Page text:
Anthony Bourdain Aims To Be A Better Ally For Women After Besh And Weinstein Scandals

Chef, author, and TV personality Anthony Bourdain spoke with Slate about the recent sexual harassment scandals involving New Orleans chef John Besh and Hollywood producer Harvey Weinstein and how they forced him to reflect on how he could have done better — and how he can continue to help.

Although Bourdain is now extremely vocal on social media and uses platforms like Twitter to take down "meathead culture" (his term for hyper-masculinity) and predators such as Weinstein, he considers it a personal failure that earlier in his career he did not appear to others, particularly women, as someone that they could confide in or feel safe revealing harassment to.

"Why was I not the sort of person, or why was I not seen as the sort of person, that these women could feel comfortable confiding in? I see this as a personal failing," he told Slate.

Bourdain also remarked on how he feels troubled by his past behaviors. Bourdain is still known as one of the "bad boys" of the culinary world despite being out of the restaurant business for 17 or so years. His personal image — leather jacket, cigarette, bad language, and the drug-addled, masochistic behavior described in his bestseller Kitchen Confidential — perpetuated the kind of machismo that he is now taking pains to denounce.

"I've had to ask myself, and I have been for some time, 'To what extent in that book did I provide validation to meatheads?'" he said.

"If you read the book, there's a lot of bad language. There's a lot of sexualization of food. I don't recall any leeringly or particularly, what's the word, prurient interest in the book, other than the first scene as a young man watching my chef very happily [have a] consensual encounter with a client. But still, that's bro culture, that's meathead culture."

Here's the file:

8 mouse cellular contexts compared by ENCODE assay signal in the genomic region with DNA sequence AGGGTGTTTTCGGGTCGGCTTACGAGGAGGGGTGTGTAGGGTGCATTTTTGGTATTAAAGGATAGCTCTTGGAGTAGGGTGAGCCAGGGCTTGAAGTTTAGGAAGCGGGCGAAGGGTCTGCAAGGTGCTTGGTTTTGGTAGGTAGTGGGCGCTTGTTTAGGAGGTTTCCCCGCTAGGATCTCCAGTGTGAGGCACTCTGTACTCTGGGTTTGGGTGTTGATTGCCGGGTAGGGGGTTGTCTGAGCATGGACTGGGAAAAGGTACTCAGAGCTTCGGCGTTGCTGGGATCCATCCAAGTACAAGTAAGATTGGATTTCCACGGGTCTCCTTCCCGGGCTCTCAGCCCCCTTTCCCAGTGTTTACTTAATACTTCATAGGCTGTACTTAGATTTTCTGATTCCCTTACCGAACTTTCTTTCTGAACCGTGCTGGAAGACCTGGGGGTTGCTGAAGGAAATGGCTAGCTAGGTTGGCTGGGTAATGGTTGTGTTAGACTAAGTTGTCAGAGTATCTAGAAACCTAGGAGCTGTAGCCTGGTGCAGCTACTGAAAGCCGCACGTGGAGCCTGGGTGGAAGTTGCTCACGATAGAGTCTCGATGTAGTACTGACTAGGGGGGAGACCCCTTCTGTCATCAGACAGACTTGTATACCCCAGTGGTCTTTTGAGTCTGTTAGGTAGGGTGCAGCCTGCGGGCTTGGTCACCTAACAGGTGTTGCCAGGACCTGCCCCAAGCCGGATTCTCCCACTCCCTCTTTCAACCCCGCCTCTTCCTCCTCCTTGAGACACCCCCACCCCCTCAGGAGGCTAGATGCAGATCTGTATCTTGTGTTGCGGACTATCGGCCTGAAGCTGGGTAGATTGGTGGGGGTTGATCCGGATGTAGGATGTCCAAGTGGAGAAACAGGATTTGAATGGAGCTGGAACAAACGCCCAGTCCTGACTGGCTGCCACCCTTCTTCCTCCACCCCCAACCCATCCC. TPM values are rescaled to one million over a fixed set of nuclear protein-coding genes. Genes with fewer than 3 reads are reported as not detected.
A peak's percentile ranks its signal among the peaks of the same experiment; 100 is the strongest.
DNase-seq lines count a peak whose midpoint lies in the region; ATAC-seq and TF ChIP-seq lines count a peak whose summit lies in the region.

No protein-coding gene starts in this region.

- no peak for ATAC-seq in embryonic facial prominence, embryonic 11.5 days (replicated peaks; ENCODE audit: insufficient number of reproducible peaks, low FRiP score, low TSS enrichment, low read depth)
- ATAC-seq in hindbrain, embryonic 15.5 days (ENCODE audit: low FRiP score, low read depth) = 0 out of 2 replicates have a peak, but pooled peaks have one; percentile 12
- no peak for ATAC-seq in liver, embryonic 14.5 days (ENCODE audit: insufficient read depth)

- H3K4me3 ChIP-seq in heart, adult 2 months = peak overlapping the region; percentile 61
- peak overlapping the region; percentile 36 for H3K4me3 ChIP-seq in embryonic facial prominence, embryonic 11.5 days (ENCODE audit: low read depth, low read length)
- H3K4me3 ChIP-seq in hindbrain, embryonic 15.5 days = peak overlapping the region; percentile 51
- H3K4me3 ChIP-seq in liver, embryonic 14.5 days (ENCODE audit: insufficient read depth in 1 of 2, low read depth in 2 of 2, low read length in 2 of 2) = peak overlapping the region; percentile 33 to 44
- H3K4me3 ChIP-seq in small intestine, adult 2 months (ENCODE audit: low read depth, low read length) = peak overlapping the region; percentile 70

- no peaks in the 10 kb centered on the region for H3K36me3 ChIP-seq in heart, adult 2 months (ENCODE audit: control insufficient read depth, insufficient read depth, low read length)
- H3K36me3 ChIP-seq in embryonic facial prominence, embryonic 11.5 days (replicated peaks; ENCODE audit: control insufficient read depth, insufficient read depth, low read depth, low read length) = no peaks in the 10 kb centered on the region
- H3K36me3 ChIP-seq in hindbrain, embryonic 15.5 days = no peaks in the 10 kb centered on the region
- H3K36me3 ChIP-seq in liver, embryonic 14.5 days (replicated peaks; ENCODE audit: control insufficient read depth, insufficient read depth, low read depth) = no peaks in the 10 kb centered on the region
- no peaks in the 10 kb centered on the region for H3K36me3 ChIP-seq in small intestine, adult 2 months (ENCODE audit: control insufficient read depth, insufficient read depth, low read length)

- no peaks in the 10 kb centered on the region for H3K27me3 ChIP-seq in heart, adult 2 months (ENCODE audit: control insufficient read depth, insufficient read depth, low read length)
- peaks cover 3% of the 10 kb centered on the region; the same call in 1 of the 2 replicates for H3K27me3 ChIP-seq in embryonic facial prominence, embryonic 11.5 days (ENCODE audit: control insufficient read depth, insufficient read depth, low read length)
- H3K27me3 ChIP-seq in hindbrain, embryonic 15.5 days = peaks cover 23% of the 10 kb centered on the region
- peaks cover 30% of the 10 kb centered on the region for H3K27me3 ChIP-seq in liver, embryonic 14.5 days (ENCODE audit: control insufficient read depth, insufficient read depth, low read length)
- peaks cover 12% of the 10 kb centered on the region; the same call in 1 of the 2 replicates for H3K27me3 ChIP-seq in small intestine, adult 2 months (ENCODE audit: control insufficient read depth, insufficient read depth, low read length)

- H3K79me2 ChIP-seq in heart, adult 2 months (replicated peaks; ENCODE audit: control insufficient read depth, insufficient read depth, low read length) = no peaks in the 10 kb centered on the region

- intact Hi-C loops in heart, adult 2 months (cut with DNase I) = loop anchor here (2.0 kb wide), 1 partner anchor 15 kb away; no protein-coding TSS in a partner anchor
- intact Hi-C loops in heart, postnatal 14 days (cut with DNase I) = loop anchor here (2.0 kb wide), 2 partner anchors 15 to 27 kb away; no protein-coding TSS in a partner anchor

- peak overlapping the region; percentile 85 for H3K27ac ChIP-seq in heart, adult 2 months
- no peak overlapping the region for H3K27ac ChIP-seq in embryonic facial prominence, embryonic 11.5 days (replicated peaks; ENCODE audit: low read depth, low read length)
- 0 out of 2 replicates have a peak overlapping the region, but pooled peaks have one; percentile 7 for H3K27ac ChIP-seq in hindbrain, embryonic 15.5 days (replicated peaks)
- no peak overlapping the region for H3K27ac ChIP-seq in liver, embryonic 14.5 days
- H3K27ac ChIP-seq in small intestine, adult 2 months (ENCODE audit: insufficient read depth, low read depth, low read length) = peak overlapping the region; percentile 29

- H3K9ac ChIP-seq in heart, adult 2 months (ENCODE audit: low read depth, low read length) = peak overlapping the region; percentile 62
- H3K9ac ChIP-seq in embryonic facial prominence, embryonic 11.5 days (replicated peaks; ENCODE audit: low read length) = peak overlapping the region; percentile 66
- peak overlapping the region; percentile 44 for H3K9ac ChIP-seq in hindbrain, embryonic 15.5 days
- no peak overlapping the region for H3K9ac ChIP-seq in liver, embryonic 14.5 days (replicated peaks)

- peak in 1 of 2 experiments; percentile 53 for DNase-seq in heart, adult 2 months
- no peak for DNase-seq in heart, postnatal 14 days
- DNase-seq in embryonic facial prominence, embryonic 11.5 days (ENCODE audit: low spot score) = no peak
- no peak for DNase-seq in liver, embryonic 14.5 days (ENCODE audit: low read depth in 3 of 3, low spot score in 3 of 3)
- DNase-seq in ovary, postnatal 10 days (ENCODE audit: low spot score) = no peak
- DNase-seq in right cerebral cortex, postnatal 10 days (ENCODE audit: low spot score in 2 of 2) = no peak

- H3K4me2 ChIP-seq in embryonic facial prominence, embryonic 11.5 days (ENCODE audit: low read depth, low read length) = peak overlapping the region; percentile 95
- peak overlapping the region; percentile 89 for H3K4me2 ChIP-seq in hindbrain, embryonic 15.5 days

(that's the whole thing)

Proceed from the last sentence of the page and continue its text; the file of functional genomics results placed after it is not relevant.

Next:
Bourdain is currently dating Italian actress and director Asia Argento, who has accused Weinstein of sexually assaulting her in 1997 and has since faced questions about her character from the press in her native Italy. Bourdain admits to his own chagrin that this has heightened his emotions around the issue.

"I mean, look," he explained. "Obviously I've been seeing up close — due to a personal relationship — the difficulty of speaking out about these things ... That certainly brought it home in a personal way that, to my discredit, it might not have before." But now that it is so close to home, and now that some of his own friends have come forward, Bourdain wants to better express his utmost sympathy, outrage, and support.

"I've been hearing a lot of really bad s—, frankly, and in many cases it's like, wow, I've known some of these women and I've known women who've had stories like this for years and they've said nothing to me. What is wrong with me? What have I, how have I presented myself in such a way as to not give confidence, or why was I not the sort of person people would see as a natural ally here?" he said.

"You understand why people don't report these things. When you see what even now, today, what people say. What they would have said on Day One and what they are saying all these years later when women find the strength to be honest."